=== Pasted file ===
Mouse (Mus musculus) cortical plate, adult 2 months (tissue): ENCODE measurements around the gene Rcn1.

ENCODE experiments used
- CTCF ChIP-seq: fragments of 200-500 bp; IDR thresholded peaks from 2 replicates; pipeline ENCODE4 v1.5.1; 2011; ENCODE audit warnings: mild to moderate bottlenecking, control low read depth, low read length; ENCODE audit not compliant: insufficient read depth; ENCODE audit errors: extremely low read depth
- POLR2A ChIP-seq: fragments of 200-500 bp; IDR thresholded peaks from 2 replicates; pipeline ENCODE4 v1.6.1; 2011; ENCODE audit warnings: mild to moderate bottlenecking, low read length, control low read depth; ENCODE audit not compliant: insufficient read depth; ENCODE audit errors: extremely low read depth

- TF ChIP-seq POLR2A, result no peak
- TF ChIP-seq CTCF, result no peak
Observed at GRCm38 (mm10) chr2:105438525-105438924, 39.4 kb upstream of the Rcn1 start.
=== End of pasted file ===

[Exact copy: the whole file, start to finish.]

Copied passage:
Mouse (Mus musculus) cortical plate, adult 2 months (tissue): ENCODE measurements around the gene Rcn1.

ENCODE experiments used
- CTCF ChIP-seq: fragments of 200-500 bp; IDR thresholded peaks from 2 replicates; pipeline ENCODE4 v1.5.1; 2011; ENCODE audit warnings: mild to moderate bottlenecking, control low read depth, low read length; ENCODE audit not compliant: insufficient read depth; ENCODE audit errors: extremely low read depth
- POLR2A ChIP-seq: fragments of 200-500 bp; IDR thresholded peaks from 2 replicates; pipeline ENCODE4 v1.6.1; 2011; ENCODE audit warnings: mild to moderate bottlenecking, low read length, control low read depth; ENCODE audit not compliant: insufficient read depth; ENCODE audit errors: extremely low read depth

- TF ChIP-seq POLR2A, result no peak
- TF ChIP-seq CTCF, result no peak
Observed at GRCm38 (mm10) chr2:105438525-105438924, 39.4 kb upstream of the Rcn1 start.